Do 317 V1
The Do 317 was Dornier's entry in the "Bomber B"
program. Dornier's proposal was based broadly on the Do 217 which was at
the time undergoing prototype trials. It consisted of a pressurized
cabin for four crew members located in a detachable compartment ahead
of the wing and the most noticeable departure for Dornier was the
triangular shaped tail fins. The more technically advanced projects
that Junkers and Focke-Wulf tendered were found to be more promising by
the RLM and Dornier was instructed to embody some of the features
proposed for the 317 in its new high altitude version of the Do 217P.
Some development work continued on the 317 without priority as a
possible backup for the Ju 288 and the Fw 191 but after reaching the
mock-up stage in 1940, work was stopped to permit concentration on the
217P high altitude reconnaissance bomber. In 1941 the 317 was
resurrected and offered to the RLM as a successor to the Do 217. Six
prototypes were ordered. The first, the 317 V1, commenced its flight testing in
1943. The V1 was the only one completed with cabin pressurization but
without armament. Trials with the 317 V1 revealed no real performance
advance over the 217P and the decision was made to complete the
remaining prototypes without cabin pressurization and employ them as Hs
293A missile carriers. In this form they were re designated Do 217R and
subsequently saw service with IIIKG 100 at Orleans/Bricy.
The Special Hobby kit comes in one of the dreaded end flap opening boxes with attractive artwork of the 317V1 in flight. Inside the box are 3 sprues of light gray plastic with nice recessed panel lines and only a few of the smaller parts showing any flash. Most of the ejector pin marks were located where they won't be seen with the exception of a couple on the main gear struts. A couple of the ejector pins on the inside of the wings will need to be removed for proper fit of the wings. Like most limited run kits there are no alignment pins so one must be careful when gluing and dry fit all parts in advance. While most of the parts exhibit a shiny and smooth surface, the upper and lower wing halves and one side of the tailplane are covered with a rough texture almost as if some kind of fine grit was impressed into the surface. This is very fine and should come off with a light sanding. Both wing halves have globs of plastic filling the forward slot of the ailerons, which will need to be carved, chiseled or scribed to remove.
The landing gear struts are more heavily flashed than most of the rest of the pieces and will require some extra time to clean up. The main wheels have no indexing mechanism to locate them in the struts, adding an axle might be handy here. There is no detail in the wheel wells and the method provided for mounting the main gear is not all that positive so some care will be needed in that area. The prop spinners have only small dimples to locate the blades and these will need to be drilled out. The props themselves have only a small mounting nub which may make them difficult to align and certainly weak regardless of choice of glue. The tailfins have only a faint line on them to use to align them with the stabilizer, which is only a butt joint anyway. Looks like a good place for some pins.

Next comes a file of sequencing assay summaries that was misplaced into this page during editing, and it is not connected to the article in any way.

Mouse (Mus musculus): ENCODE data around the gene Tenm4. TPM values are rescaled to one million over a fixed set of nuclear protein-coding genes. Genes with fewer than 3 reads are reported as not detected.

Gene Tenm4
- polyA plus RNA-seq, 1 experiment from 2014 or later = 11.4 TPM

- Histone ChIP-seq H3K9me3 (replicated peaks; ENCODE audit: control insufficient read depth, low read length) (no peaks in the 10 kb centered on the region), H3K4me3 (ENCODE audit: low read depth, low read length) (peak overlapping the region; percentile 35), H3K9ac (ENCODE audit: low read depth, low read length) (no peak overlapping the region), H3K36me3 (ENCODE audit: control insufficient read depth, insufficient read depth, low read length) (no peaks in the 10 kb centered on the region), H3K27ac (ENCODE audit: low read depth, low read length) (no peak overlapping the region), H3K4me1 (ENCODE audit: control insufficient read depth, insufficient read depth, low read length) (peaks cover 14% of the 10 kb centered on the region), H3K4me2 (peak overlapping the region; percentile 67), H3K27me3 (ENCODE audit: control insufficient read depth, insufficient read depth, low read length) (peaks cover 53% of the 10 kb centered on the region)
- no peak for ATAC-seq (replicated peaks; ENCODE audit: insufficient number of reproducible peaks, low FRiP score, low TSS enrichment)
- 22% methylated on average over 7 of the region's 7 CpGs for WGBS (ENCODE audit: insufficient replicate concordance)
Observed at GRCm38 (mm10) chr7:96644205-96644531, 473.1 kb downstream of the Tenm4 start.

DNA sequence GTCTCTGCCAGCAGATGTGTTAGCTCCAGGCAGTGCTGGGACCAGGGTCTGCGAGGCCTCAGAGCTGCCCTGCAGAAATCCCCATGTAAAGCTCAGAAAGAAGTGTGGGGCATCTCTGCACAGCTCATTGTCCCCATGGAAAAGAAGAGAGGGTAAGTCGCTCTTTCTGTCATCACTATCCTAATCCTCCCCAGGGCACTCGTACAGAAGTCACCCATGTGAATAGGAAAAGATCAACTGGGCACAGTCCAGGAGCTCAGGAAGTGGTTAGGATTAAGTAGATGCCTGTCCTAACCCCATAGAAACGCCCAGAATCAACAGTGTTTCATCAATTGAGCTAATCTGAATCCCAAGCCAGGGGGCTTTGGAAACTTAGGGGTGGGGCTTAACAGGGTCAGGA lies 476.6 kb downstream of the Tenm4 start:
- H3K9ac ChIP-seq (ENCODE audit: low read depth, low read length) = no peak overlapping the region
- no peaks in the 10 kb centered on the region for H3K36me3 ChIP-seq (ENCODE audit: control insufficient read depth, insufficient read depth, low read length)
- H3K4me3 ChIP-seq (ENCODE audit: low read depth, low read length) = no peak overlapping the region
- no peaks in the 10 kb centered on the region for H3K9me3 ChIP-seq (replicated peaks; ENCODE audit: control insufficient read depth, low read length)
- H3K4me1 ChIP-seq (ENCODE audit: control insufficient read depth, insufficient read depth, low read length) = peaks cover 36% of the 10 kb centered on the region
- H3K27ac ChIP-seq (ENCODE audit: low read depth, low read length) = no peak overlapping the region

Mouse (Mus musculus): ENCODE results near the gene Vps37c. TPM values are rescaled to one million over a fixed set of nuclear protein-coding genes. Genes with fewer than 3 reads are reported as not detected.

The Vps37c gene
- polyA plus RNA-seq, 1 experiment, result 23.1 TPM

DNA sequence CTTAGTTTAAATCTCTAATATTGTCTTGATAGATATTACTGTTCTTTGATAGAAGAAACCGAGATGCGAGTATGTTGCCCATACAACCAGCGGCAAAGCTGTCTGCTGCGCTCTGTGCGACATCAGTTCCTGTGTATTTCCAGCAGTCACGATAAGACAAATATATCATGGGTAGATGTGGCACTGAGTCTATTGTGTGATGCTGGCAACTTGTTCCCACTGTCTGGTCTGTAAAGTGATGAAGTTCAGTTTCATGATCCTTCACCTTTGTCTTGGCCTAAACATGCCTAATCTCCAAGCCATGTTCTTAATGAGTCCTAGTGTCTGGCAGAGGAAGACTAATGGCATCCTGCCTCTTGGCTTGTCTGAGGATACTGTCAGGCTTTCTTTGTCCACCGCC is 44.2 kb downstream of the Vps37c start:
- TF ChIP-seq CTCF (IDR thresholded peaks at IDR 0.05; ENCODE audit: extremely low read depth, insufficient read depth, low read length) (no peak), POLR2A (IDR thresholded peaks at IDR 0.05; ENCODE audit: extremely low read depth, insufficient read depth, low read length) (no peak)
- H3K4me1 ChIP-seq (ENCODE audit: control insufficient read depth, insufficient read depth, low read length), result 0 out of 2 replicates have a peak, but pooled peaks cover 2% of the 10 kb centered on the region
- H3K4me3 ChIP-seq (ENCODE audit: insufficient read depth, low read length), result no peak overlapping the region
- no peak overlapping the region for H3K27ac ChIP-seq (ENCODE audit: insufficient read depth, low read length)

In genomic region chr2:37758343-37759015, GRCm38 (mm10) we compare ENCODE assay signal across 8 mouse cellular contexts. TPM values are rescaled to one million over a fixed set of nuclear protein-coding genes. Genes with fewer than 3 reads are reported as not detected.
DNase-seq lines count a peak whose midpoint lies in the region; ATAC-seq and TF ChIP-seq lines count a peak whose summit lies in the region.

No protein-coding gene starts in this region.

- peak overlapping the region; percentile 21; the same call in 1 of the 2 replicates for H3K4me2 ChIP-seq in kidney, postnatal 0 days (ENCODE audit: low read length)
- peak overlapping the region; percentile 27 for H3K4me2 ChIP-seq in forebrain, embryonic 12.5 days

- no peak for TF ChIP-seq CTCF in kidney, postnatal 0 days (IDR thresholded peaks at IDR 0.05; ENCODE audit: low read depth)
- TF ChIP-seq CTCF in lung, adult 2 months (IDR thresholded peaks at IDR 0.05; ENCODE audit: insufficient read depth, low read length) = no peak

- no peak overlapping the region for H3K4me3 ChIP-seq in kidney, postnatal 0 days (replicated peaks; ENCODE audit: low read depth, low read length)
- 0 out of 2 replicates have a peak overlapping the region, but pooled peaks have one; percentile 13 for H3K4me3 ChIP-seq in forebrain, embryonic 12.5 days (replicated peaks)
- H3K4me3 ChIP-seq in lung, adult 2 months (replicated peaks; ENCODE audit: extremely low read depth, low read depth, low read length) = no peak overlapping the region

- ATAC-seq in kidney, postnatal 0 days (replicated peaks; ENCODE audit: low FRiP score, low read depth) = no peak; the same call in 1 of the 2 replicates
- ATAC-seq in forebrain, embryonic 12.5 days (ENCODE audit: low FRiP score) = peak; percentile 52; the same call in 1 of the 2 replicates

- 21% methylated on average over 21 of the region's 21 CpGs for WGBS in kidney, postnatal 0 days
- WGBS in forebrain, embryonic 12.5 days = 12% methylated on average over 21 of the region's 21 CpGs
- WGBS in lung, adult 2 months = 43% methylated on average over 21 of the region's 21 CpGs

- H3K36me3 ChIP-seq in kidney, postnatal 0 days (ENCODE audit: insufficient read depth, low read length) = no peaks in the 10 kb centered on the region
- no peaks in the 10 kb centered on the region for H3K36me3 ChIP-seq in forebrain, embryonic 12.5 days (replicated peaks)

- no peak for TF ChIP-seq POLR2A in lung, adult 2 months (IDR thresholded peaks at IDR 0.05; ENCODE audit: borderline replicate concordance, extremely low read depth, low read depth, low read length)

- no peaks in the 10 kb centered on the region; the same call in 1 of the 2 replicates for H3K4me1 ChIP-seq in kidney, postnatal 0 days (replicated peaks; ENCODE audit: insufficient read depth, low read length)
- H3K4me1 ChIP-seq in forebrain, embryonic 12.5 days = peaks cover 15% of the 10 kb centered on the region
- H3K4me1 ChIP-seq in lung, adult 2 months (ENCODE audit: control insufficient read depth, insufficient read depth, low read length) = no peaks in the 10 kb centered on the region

Trial fitting indicates that the wing to fuselage joint will be problematic and will most likely require a lot of both fitting and filling. The sprues were all bagged together but didn't show signs of scuffing during shipment. The gates were larger than I would like to see and will require some care when removing parts. Altogether there are 61 parts molded in light gray plastic. See below...
In addition to the plastic parts there was a separate bag of resin parts molded in tan for the cockpit. These include side walls, a seat with belts and harness molded in for the pilot and three seats with belts for the other crew members, control column and yoke, a partition to blank off the area below the cockpit floor that would otherwise be open to the fuselage as seen through the front glazing, instrument panel and a well for the tail wheel. These parts were all nicely molded particularly the cockpit tub itself with nice sharp detail for 1/72. The instrument panel had detail molded on both sides which is nice since the back will be visible through the large nose transparency. Pour stubs range from small to fairly substantial. All tolled there are 10 resin pieces. One glitch is the seat for what would have been the gunner's station had weapons been installed. The instructions show the seat molded to a mount which fits across the rear portion of the cockpit behind the pilot. The resin part supplied is just the seat so it appears that the cross member support will need to be fabricated from a piece of styrene. See Photos below...
And lastly we have the glassed areas, which are vacuformed. These are reasonably clear. The frame work was distinct but a little light, no room for mistakes though as only one set is supplied. See below...
The three clear parts bring the total to 74 parts all together.
The decals, also bagged separately, cover only one aircraft, the V1 variant and appear to be thin and well registered and with the assemble them yourself swastikas. I have no experience with Special Hobby decals so I can't comment on what to expect from them.
The instructions are two A4 size pages each folded in half and put together to form an eight page booklet. Page one has a brief history in four languages, page two has a parts diagram, pages three through six cover the assembly, page seven paint and markings and page eight shows some other Special Hobby Kits. Primary colors are called out as RLM numbers and names as well as "H" numbers and secondary colors by name and H number.
Links to kit build or reviews
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